Investigating the "Glasgow effect" of diet
posted on: Feb 16, 2010
Associations between unhealthy eating and deprivation account for much of the tendency of people in Glasgow to have poor diets, according to work funded by the Glasgow Centre for Population Health carried out by Dr Linsay Gray and Prof Alastair Leyland of the MRC/CSO Social and Public Health Sciences Unit.
Comparisons between diets of individuals living in the Greater Glasgow area and the rest of Scotland were based on over 25,000 participants in the Scottish Health Surveys 1995 to 2003. Glasgow residents were found to be lower consumers of healthier food such as high fibre bread and green vegetables, and starchy foods, such as potatoes, pasta and rice. However, these differences diminished when deprivation was taken into account. On the other hand, higher consumption of butter and salt in Glasgow was not explained by higher levels of deprivation in the area. Exceptionally, there were some favourable aspects of diet, such as lower ice-cream consumption, which were more common in Glasgow.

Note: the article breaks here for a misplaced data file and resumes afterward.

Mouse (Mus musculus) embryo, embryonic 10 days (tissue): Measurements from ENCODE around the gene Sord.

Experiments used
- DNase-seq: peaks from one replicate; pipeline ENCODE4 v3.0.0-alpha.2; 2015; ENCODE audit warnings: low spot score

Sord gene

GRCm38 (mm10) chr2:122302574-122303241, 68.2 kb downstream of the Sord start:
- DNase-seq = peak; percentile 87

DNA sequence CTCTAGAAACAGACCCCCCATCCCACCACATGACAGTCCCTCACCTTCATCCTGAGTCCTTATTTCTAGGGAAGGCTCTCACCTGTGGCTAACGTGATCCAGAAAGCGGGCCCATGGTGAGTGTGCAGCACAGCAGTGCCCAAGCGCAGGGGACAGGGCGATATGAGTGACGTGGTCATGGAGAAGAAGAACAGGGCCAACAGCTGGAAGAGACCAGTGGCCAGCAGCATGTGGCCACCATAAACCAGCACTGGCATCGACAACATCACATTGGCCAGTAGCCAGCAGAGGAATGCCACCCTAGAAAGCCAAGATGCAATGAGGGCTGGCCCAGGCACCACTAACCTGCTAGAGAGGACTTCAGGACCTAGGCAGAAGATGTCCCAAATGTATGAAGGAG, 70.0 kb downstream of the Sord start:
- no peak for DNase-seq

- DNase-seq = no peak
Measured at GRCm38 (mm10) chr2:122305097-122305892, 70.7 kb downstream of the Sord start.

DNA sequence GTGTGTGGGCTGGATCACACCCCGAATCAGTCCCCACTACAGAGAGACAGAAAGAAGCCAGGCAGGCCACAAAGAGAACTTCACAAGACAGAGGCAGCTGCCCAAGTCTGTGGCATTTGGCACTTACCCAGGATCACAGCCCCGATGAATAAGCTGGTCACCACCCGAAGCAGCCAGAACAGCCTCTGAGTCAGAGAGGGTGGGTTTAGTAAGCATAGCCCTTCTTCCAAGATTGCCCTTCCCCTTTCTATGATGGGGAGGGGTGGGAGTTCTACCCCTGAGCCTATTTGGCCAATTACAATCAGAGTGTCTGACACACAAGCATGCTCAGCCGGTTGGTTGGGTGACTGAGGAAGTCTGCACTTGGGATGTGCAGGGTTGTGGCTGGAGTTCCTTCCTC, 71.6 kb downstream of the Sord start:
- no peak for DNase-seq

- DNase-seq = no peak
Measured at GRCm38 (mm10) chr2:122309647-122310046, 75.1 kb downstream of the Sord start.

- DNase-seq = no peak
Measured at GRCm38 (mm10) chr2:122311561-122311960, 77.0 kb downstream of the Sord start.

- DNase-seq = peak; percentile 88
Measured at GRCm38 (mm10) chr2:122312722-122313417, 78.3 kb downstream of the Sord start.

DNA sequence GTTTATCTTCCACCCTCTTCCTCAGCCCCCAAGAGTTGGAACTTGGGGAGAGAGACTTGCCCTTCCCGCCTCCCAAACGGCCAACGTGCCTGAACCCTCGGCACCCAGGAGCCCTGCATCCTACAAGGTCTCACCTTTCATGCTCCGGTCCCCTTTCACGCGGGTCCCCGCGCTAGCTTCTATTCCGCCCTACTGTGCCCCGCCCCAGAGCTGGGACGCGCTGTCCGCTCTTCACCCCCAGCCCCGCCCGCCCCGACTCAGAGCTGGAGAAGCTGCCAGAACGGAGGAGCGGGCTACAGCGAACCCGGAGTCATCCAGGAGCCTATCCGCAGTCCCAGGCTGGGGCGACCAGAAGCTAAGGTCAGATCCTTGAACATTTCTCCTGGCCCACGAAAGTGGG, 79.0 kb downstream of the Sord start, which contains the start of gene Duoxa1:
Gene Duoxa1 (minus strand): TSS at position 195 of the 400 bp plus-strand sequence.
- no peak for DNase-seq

Discussing the implications of the findings, Dr Linsay Gray commented that "policies are needed to encourage improvements in diet in Glasgow and more effort is required to reduce social inequalities in eating habits. Glasgow's poor diet will remain unless problems associated with poverty are tackled."
The findings are published in Public Health Nutrition.